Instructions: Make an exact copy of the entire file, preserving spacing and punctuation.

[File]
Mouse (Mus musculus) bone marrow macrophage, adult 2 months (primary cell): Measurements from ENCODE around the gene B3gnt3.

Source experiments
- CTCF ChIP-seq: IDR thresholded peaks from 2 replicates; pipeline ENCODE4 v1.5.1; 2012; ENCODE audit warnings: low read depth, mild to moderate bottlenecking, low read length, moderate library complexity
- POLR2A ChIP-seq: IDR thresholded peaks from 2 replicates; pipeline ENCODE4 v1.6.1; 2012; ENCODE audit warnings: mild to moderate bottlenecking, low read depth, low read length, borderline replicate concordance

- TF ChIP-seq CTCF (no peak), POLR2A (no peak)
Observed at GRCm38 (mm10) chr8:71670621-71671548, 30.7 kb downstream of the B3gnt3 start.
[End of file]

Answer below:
Mouse (Mus musculus) bone marrow macrophage, adult 2 months (primary cell): Measurements from ENCODE around the gene B3gnt3.

Source experiments
- CTCF ChIP-seq: IDR thresholded peaks from 2 replicates; pipeline ENCODE4 v1.5.1; 2012; ENCODE audit warnings: low read depth, mild to moderate bottlenecking, low read length, moderate library complexity
- POLR2A ChIP-seq: IDR thresholded peaks from 2 replicates; pipeline ENCODE4 v1.6.1; 2012; ENCODE audit warnings: mild to moderate bottlenecking, low read depth, low read length, borderline replicate concordance

- TF ChIP-seq CTCF (no peak), POLR2A (no peak)
Observed at GRCm38 (mm10) chr8:71670621-71671548, 30.7 kb downstream of the B3gnt3 start.